Laser therapy is an alternative treatment for some types of pain, such as that often associated with the knee. Research on laser therapy is preliminary, and most insurers still consider it to be experimental. However, some studies show it can alleviate pain, including knee pain.

Laser therapy is also known as cold laser therapy, class III laser therapy, or low-level laser therapy (LLLT). Some early studies have shown lasers might help wounds heal. If true, this suggests they could help the body to repair tissue damage caused by injuries and arthritis or other diseases. However, the first studies of cold therapy lasers were not controlled clinical studies.

Laser therapy is relatively new, and researchers do not yet know if it has any long-term risks. Most studies have looked at short-term effects, so it is possible that laser therapy could trigger longer-term side effects that have not yet been realized.

Fast facts on laser therapy for knee pain:

  • Proponents of laser therapy say it offers both temporary pain relief and long-term healing.
  • Supporters of laser therapy suggest it could treat ailments as diverse as arthritis, chronic pain, joint disorders, and even addictions, such as smoking.
  • Research on pain in other areas of the body suggests that laser therapy can, as a minimum, offer temporary pain relief.
  • Unlike surgical lasers, cold lasers do not heat up the body’s tissues.
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Laser therapy for knee pain is an alternative treatment gaining popularity.
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Laser therapy is considered much less invasive than traditional surgery, with less risk involved.

Surgical lasers are increasingly common in medicine and cut more precisely than traditional surgical equipment, reducing the risk of injury and helping speed up surgery.

However, these “hot” lasers can be dangerous when incorrectly used. On the other hand, the “cold” lasers used in LLT to treat pain are much weaker than surgical lasers and cannot cut through or burn skin.

Proponents of laser therapy argue that the skin absorbs very little light, allowing a laser to penetrate deeply into tissue. This lets it heal damaged tissue with no side effects. And because the wattage is very low, there is no risk of a burn.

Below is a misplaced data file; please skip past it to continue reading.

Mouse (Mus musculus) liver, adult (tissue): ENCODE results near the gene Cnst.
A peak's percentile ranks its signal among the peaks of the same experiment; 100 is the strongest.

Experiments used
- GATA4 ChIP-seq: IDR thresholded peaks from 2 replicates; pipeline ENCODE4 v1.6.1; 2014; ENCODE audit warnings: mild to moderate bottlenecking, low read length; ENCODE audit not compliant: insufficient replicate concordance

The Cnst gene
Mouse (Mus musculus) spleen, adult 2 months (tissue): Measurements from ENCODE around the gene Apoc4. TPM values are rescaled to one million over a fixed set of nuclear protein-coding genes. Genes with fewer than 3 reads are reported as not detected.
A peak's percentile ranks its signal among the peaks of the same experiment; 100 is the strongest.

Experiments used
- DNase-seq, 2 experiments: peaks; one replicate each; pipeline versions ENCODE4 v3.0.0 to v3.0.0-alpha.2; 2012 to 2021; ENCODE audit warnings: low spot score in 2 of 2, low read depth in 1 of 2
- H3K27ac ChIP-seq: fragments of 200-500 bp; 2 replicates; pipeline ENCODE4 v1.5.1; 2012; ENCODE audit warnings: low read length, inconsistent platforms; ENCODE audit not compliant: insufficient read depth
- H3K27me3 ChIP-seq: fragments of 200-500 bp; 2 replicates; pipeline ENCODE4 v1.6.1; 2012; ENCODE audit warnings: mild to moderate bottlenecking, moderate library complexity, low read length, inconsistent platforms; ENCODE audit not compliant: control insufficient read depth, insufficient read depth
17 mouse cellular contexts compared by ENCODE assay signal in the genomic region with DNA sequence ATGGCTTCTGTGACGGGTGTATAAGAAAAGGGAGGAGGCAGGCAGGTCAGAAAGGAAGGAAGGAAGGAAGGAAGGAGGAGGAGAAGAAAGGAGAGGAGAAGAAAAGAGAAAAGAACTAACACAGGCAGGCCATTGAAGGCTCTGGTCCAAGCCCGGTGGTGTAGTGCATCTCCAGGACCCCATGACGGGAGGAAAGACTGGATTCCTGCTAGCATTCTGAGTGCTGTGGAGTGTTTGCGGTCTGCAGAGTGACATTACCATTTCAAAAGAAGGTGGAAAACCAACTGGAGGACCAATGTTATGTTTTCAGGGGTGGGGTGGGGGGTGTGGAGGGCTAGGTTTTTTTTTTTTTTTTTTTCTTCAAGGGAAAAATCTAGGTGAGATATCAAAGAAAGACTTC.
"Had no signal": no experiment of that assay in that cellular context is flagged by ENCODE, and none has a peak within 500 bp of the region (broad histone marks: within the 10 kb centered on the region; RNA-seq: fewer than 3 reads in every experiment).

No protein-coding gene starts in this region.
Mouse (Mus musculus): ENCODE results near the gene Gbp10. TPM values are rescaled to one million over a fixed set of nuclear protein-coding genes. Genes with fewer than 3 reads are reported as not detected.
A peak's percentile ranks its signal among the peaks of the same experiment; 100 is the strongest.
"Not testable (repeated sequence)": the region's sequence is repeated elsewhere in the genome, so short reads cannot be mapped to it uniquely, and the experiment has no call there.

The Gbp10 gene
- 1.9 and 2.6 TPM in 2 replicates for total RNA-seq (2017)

Experts are unsure of the answer to this question.

Most research has focused on osteoarthritis and chronic pain. If laser therapy does work, it is unclear how or why. The lasers might improve circulation, support cell health, release endorphins that fight pain, reduce inflammation, or encourage the growth of new, healthy tissue.

Preliminary research is promising. But there is no conclusive proof that cold therapy lasers can treat pain or any underlying medical condition. Many insurers, as well as Medicare and Medicaid, do not cover laser therapy.

What do the clinical studies say?

A 2005 Cochrane review assessed the ability of LLT to reduce the pain of rheumatoid arthritis, a common cause of knee pain. It found evidence for moderate short-term pain relief with few side effects.

A 2009 study compared people with knee pain who received LLT to a group who only thought they were receiving LLT. Compared to the placebo group, those who received laser therapy reported less pain.

Because it is unclear how laser therapy works, it is not known whether the results of these studies can be applied to the knee.

A 2008 study looked at previous randomized, placebo-controlled studies of LLT for treating tennis elbow. The studies included in the analysis did not look at how or why laser therapy reduced pain and did not measure long-term pain relief.

A 2009 analysis looked at previous research on laser therapy for neck pain. The study found significant pain relief ,lasting up to 22 weeks. While some people experienced side effects, these effects were no different from those experienced from a placebo.

Why is it so hard to determine if it works?

One of the problems with laser therapy is that different studies look at different wavelengths of light. This makes it difficult to compare one laser to another. Likewise, different manufacturers make different recommendations about treatment frequency and duration.

For laser therapy to become a standard treatment for knee pain, doctors would need to know which wavelength is most effective and at what dosage.

The lasers used in this type of therapy are cold, so there is little risk of serious side effects. Most studies have found no side effects. When studies do find side effects, they are minor and similar to the side effect of a placebo. As the lasers are cold and less powerful than other medical lasers, it is unlikely that they can cause serious health issues.

Little research has shown that laser therapy offers long-term relief. For people seeking affordable relief, there are often better options, including treating the underlying causes of pain, such as rheumatoid arthritis.

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Physical therapy may help to relieve chronic knee pain without the need for laser therapy.

Home management strategies, such as rest, ice packs, compression, heat, massage, stretching, exercise, and the use of over-the-counter medications, can all offer temporary relief for minor knee pain.

For chronic or severe knee pain some treatments may offer relief. These include:

  • strengthening exercises
  • physical therapy
  • knee injections, hyaluronic acid supplements and corticosteroids
  • arthrocentesis, involving removal of joint fluid through a needle
  • prescription non-steroidal anti-inflammatory drugs (NSAIDs)
  • arthritis medications, such as biologics, anti-rheumatics, corticosteroids, and pain relievers
  • alternative treatments, such as acupuncture and chiropractic care
  • knee surgery

Laser therapy can work alongside these treatments, so trying laser therapy does not mean having to forgo other options.